“She was on top of my list when I first got elected,” Juneau says. “She just has rich experience and a really varied perspective.”
And although Juneau says it was hard to lose her when Silverthorne was accepted as director of the Office of Indian Education in September 2011, she was proud to see her assume such a leadership position, and she’s excited to see the change she could bring.
“She really has a deep understanding, particularly around Indian education,” Juneau says. “I could think of nobody better to fill the director’s job than Joyce.”
But the challenges loom large. National data from the Department of Education show that, on a 500-point scale, Native American eighth-graders are performing nineteen points below their non-Native classmates in math and thirteen points below them in reading. Juneau attributes this achievement gap to a specific type of poverty that is concentrated, isolated, generational, and deep.
“When you look across the country and you have those four components of poverty, it happens in reservations and in inner cities,” she says. “That’s where you have that achievement gap.”
There’s also a painful history to overcome. For much of the past 150 years, Indian education meant taking children from Native families and educating them in boarding schools to forget their culture and learn the ways of the white world. Many Indian students in school today have parents or grandparents with bitter memories of those schools. Regaining their trust in the education system is important for schools in Indian Country, Juneau says, which operate like state islands within the reservation.
“They have to help heal the past but build the bridge to the future, as well,” she says. “It’s a big job.”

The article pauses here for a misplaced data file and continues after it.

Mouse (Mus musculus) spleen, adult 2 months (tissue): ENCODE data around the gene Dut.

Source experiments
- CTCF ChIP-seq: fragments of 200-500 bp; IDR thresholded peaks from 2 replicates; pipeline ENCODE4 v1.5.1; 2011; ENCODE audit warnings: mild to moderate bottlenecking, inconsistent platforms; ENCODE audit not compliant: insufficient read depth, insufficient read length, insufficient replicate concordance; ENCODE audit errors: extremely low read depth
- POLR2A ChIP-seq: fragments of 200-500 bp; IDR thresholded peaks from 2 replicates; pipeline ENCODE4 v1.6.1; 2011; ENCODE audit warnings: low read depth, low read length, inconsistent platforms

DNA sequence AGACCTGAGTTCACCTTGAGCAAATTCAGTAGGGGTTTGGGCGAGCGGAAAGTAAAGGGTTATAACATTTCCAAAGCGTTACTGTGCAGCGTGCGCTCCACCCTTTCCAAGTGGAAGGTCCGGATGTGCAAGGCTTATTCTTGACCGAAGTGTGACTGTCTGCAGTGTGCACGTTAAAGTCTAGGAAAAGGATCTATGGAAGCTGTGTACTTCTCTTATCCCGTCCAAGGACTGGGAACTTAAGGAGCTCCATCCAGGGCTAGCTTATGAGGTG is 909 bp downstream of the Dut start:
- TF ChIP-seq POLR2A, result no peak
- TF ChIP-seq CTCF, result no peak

Silverthorne says she misses Montana but is excited about her job in Washington, D.C.
When John and Madgie Hunt heard that Silverthorne got the job as director of the Office of Indian Education, they were happy but not surprised.
“We would not be surprised by any appointment that Joyce would receive in a leadership position,” John says. “In fact, we would expect that of her.”
But when Silverthorne saw the director position advertised in early 2011, she wasn’t sure she wanted to move 2,000 miles across the country to work in Washington, D.C. She was nearer to her retirement than the beginning of her career, and she would miss her family. But her life and work experiences uniquely qualified her for the position, and she believes in the role of education in providing a positive path to opportunity for Native Americans. Her grandchildren and great-grandchildren hear it from her all the time. So in May 2011, she sent in her application and landed the job. She started four months later.
Silverthorne does miss Montana, her family, and the twenty-five-foot MacGregor cruiser that she loves to sail. And she’s still adjusting to the sheer scale of the nation’s capital.
“Out here,” she says, “I probably see the population of the state of Montana on my morning and evening commute.”
But she’s excited to be in the position to help craft successful education policy that meets the needs of Native students across the country. And she finds hope in the rising generation of new Native leaders who are using education to help bring opportunity to their people.
As director, Silverthorne looks for ways to stem high Native dropout rates and bridge the achievement gap—two of the same problems she faced when she dropped out of high school. But if Silverthorne could go back in time and advise her younger self, she knows what she would say.
“No matter what your circumstances or the problems that you’re facing, without an education it will be harder,” she says. “With an education, there are other doors that can be opened.”